Fuat Tuaç is a vocalist who began his jazz journey by singing in his hometown of Istanbul, Turkey.
In 2011, he moved to Montreal to study jazz and very quickly took up residencies at some of the local bars and clubs, as well as performing and facilitating jam sessions with other musicians.
Tuaç sings in five different languages and has an eclectic repertoire. He released his debut album Late Bloomer in 2017, and he’s currently working on his second album called The Immigrant, due in early 2021.
For the New Music Spotlight, Tuaç told us more about what to expect from this new record.
What has the experience been like putting together this new album, The Immigrant?
It’s autobiographical, just like my first album. I’m going to be singing in three languages: English, French and the immigrant language, Turkish. I will cover some of the standards that I really like, and some traditional Turkish songs will be revisited in the jazz style, and there are some songs that are quite reflective of the COVID-19 period. There are songs that I started writing or finished during this period, and that I’m still trying to finish.
When you’re singing in different languages, are there songs in one language that you’ve loved that you’ve tried to translate to another?
I love singing in all the languages. It’s just beautiful that every language adds a different colour to each song. For instance, the French songs are more connected, the way we sing it. English is more crisp. And I can’t be objective about Turkish, because it’s my own language.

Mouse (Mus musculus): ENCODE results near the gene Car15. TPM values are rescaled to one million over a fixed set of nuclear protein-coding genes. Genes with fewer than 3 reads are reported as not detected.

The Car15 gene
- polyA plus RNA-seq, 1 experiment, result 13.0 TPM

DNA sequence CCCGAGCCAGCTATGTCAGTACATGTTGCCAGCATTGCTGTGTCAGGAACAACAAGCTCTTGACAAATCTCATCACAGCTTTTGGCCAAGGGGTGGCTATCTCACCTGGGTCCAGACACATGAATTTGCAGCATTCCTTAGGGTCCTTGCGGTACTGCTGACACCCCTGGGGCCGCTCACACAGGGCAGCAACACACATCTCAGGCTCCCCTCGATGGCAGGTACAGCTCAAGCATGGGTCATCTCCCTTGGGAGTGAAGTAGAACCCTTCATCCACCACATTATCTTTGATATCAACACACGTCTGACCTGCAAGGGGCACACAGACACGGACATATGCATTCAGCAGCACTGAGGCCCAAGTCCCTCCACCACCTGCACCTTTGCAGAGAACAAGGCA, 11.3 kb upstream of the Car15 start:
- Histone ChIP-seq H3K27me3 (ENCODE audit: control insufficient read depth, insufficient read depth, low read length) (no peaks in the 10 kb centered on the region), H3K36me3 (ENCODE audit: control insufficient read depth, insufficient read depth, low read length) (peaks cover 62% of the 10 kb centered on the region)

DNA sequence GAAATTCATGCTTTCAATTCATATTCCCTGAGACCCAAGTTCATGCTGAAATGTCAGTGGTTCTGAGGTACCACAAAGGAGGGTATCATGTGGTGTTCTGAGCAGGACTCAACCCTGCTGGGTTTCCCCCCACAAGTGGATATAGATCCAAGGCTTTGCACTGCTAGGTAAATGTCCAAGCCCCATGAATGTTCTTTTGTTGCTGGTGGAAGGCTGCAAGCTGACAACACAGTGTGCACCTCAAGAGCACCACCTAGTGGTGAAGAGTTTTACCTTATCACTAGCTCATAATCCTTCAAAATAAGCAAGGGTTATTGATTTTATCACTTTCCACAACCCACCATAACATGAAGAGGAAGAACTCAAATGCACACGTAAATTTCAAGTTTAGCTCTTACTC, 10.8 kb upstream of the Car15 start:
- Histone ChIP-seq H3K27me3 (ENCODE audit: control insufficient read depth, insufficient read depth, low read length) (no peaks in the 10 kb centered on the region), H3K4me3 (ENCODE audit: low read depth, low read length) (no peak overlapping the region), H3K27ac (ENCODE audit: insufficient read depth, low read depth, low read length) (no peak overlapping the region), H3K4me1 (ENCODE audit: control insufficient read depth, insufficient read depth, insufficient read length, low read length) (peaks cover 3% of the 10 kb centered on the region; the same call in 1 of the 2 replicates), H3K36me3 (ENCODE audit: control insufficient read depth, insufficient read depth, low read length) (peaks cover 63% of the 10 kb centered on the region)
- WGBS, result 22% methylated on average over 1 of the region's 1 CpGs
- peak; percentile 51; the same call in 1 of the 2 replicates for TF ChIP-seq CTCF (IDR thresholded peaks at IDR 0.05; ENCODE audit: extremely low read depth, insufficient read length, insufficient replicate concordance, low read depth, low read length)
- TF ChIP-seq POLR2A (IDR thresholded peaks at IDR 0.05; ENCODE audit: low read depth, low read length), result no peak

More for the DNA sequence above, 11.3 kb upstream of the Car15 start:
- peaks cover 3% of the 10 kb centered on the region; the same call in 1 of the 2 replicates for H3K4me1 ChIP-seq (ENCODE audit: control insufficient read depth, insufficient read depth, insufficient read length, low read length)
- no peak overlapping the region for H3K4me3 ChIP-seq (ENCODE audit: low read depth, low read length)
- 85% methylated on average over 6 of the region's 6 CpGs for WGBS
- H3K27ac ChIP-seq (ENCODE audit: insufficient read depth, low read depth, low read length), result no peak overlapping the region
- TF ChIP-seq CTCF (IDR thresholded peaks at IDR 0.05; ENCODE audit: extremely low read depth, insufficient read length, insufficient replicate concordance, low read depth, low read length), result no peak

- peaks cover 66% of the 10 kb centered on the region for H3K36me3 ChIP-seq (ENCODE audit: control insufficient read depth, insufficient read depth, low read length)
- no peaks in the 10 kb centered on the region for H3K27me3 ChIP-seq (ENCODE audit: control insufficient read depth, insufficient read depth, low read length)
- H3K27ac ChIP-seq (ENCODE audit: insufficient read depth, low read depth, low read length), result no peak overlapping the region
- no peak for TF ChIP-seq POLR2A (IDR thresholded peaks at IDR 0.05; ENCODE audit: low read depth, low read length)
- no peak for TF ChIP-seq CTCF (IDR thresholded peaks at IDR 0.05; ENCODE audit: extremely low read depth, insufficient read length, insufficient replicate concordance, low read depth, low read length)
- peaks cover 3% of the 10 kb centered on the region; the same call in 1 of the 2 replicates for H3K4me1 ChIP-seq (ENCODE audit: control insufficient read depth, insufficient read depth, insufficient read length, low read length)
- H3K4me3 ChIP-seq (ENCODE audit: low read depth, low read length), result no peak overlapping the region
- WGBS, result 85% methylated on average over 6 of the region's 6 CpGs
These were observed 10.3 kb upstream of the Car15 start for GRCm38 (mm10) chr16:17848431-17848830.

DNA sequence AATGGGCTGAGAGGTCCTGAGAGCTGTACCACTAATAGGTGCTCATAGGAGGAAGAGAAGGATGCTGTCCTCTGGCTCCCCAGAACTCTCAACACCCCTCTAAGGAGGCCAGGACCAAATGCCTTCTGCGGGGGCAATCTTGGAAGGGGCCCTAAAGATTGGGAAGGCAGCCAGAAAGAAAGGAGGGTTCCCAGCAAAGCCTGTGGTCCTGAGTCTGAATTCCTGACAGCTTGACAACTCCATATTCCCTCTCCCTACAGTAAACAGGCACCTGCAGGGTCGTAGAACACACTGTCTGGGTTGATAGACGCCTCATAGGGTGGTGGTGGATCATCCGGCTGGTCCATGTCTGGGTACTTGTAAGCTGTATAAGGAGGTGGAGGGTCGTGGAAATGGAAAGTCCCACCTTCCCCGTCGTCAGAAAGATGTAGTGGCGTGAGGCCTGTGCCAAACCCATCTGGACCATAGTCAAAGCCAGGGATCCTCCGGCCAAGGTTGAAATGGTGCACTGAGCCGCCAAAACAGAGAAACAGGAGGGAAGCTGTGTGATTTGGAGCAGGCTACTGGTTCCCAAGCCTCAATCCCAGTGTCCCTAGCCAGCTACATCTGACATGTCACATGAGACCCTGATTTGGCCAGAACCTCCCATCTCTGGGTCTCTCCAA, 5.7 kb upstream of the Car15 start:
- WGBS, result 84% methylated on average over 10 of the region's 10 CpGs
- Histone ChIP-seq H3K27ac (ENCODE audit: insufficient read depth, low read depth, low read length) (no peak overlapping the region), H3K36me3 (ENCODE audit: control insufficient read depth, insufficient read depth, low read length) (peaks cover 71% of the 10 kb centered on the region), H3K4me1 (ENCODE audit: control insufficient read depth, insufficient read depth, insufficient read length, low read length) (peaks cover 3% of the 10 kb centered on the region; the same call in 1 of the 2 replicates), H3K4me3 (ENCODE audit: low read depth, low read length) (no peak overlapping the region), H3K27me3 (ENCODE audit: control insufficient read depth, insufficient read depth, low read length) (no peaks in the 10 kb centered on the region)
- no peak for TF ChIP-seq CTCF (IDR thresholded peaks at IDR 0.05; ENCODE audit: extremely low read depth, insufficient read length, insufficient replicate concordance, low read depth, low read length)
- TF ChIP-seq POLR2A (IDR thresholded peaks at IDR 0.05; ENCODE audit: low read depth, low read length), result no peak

You mentioned that The Immigrant is autobiographical. What themes or experiences did you think it was important to touch on?
I wanted to share my story in Canada as an immigrant. I wanted to talk about my journey in Canada. I wanted to talk about the people I’ve met along the way; my experience inside and outside the jazz world; what I anticipated from Canada and what I’ve found; how people see me and how I see them. I wanted to talk about all of this.
Is there a particular tune or element that really stands out, that you’re especially excited about?
I’m very excited that it’s going to be super eclectic, just like myself. I am definitely excited about my song The Immigrant. I’m also going to record It’s the Most Unusual Day by June Christy; I’m very excited about this song because it’s so uplifting and beautiful, so it’ll probably be the opening song — so that’s your spoiler alert.
You’ve had the opportunity to perform in a number of different places internationally. What’s it like to perform for a jazz crowd in Turkey, versus in Canada?
Every crowd has a different life. Turkish people, they tend to sing along with you if they know the song. Sometimes it’s very funny, because they may overpower you. I had this lovely lady who would come to each and every concert of mine, and I heard the drummer telling me, “If you cannot shut up this lady who sings off key, I’ll go off the stage.” I can’t really forget that day. In Canada, it’s a very responsive audience as well, I would say. What really strikes me is that they pay much more attention when I sing in Turkish, and they encourage me to sing in Turkish. I’ve seen people who were quite moved and touched, even though it’s a completely different language they can’t even understand. I guess they’re just moved by the music and how they interpret the lyrics. So that’s beautiful.
How can people support your music?
Close to the release date, I will have a little crowdfunding. Hopefully restrictions will be lifted and we can have a real album launch concert at a concert venue. Everybody who contributes to this album will be invited as the VIP.
This interview has been edited and condensed.